Kraft notebooks in envelopes.
Prize #1 - a "Red Line" Notebook - cream paper in a kraft card cover, stitched with a fine red linen thread. 

Prize #2 - Rainbow Notebook - a kraft card cover, with a rainbow of text paper inside

Prize #3 - Pastel Rainbow Notebook - a kraft card cover, filled with multi colours of pastel paper
* * *
Of course, you'll want to know who won the prizes?  Well, alright... I'm late with the draw anyway, so now it's high time I got on with it!

I used the "True Random Number Generator" at website Random.Org (if you're wondering about this, there's an explanation at the top of the home page.  They also offer various facilities for recorded prize drawings, plus things like coin-flipper, card-shuffler,  dice roller etc... Very handy).
There were 38 entries in the blog comments, so I wrote all the names out in the order the comments were left, numbered them in order and drew three numbers between 1 - 38.
* * *
PRIZE #1 - Red Line Notebook
The first draw was Number 3 - This was JULES (of JuJu and Bubba fame... see her blog here, or her Facebook page here
PRIZE #2 - Rainbow Notebook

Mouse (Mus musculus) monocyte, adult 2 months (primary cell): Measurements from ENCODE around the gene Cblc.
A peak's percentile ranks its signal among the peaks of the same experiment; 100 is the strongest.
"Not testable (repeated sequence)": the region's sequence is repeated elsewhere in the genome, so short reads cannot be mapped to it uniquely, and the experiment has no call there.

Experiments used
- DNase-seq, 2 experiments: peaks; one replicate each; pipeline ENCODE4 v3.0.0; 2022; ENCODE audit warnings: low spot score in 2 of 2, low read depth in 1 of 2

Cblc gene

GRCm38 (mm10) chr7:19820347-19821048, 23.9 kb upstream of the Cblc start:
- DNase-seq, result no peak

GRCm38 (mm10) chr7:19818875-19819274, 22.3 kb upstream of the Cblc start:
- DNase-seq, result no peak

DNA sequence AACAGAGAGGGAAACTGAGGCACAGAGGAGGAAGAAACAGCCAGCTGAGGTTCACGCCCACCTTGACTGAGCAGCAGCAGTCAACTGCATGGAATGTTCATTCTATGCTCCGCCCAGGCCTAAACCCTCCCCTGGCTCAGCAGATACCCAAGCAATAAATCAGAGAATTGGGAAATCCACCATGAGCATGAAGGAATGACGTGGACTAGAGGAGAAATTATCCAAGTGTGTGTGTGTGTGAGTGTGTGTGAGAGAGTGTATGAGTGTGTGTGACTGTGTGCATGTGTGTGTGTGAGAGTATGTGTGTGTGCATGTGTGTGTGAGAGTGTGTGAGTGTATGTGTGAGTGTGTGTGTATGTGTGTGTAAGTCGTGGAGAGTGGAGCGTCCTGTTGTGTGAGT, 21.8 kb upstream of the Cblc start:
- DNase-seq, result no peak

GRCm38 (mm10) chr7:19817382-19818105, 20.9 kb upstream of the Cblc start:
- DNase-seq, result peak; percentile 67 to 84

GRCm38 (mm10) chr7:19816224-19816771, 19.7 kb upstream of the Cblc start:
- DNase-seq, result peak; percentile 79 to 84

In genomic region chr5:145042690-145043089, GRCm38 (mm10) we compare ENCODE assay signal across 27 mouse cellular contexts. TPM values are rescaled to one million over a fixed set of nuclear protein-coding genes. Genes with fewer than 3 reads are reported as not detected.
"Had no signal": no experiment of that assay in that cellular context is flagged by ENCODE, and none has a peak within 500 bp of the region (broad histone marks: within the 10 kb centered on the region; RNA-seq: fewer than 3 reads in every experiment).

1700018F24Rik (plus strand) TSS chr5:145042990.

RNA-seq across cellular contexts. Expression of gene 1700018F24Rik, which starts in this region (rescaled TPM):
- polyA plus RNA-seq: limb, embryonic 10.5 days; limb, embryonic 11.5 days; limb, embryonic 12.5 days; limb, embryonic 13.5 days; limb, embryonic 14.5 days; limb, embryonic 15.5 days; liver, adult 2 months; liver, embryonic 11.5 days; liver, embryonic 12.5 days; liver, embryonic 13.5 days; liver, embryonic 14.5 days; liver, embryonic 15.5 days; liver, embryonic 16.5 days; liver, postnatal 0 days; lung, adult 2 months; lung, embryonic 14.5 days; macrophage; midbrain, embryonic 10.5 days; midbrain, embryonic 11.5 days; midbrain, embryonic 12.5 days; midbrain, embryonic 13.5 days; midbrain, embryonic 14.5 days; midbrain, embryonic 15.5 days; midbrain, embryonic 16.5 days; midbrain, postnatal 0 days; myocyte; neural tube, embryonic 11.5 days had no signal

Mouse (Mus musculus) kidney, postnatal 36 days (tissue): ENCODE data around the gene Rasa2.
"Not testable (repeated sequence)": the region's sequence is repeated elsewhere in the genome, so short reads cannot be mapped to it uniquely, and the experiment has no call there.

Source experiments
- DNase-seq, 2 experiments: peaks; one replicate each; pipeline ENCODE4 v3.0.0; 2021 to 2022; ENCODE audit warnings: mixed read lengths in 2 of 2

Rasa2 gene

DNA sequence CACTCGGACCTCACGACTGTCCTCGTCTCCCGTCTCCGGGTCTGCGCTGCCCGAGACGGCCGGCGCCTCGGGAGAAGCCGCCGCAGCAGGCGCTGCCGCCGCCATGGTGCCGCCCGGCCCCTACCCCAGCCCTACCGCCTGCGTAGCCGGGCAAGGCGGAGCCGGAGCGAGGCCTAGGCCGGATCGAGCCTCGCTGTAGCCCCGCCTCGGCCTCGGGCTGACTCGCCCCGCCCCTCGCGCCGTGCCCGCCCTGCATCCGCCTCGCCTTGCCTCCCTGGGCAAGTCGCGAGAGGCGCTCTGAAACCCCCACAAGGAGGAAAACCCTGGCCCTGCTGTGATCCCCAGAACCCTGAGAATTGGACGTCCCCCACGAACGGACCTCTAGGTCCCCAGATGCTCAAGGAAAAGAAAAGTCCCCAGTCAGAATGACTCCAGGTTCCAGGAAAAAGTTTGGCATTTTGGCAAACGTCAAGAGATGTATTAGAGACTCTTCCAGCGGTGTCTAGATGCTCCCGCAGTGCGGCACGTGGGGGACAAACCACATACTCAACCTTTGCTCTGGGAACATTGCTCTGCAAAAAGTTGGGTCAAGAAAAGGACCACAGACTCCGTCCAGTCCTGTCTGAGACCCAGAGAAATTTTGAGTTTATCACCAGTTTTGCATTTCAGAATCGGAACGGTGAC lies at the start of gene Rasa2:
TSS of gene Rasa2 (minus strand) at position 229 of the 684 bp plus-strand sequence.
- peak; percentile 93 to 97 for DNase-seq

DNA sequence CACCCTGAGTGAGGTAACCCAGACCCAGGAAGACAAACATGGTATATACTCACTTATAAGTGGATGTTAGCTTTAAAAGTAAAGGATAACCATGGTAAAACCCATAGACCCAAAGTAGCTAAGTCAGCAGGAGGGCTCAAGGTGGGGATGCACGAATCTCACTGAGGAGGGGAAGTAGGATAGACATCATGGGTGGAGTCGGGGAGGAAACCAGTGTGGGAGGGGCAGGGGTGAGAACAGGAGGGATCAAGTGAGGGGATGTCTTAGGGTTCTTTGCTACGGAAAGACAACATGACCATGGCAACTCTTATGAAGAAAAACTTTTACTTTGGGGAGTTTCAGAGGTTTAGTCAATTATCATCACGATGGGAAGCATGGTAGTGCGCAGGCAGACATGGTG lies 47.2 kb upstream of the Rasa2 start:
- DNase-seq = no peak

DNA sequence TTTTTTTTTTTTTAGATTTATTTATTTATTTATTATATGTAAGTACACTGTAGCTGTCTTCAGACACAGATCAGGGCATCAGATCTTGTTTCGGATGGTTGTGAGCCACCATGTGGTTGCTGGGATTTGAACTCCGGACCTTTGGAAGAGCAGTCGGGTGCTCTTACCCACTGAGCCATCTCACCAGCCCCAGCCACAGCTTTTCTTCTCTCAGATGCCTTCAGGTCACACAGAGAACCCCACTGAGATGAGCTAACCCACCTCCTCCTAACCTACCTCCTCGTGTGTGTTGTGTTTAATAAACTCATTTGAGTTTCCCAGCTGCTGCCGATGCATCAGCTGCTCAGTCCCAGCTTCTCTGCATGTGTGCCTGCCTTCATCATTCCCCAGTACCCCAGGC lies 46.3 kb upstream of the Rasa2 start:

Second was Number 28 - BEARSFOOTPRINTS - her blog is here and her Facebook page here
PRIZE #3 - Pastel Rainbow Notebook
And Third was Number 18 - Maria Ontiveros (better known to us as RINDA!) - find her blog over here
 * * *
So, Congratulations to the three prize winners; Commiserations to all the unsuccessful entrants - but I would like you to know that I really appreciated you all joining in and the very nice comments that many of you left for me. 
I will try to contact each of the winners, but if you see your name here on the prize list, it would be good if you'd contact me, either by e-mail (lizziemade at aol dot com) or a message on Facebook (Liz Gillum is my personal profile).  I'll need your address, so I can post your prize - which I hope to do in the next couple of days.
Thanks All!
* * *

Sunday, 21 April 2013

National Stationery Week - Prizes, prizes, we must have prizes!

This week is "National Stationery Week" - or so I am reliably informed, by at least two of my Facebook friends. 

And, what do I make?
Which are Stationery of course!

Sooo, in honour of the occasion, I thought a little Giveaway is in order!

* * *

Three nice little prizes - one of each:

One of my Kraft-covered "Moleskine" style notebooks, in its own little envelope...
#1: A "Red Line" pocket notebook size 6"x4", filled with cream paper & bound with red linen thread.
#2: A Rainbow pocket notebook, also 6"x4", filled with a rainbow of coloured text-weight paper.

Like this, see?

#3: Pastel Rainbow notebook - the same idea, but filled with pastel rainbow paper.

And, because I'm very nice, I will add a little shaped label to your book, in whichever position you choose - just like those above!
* * *
Are you In?  Would you like one of these notebooks? 
If so, please leave a comment on this blog post, to let me know you want to be in the draw. 
I'll draw three names at random, at the end of this week (sometime on Saturday evening, I hope), then I'll post the results for you to see.
Good Luck!
* * *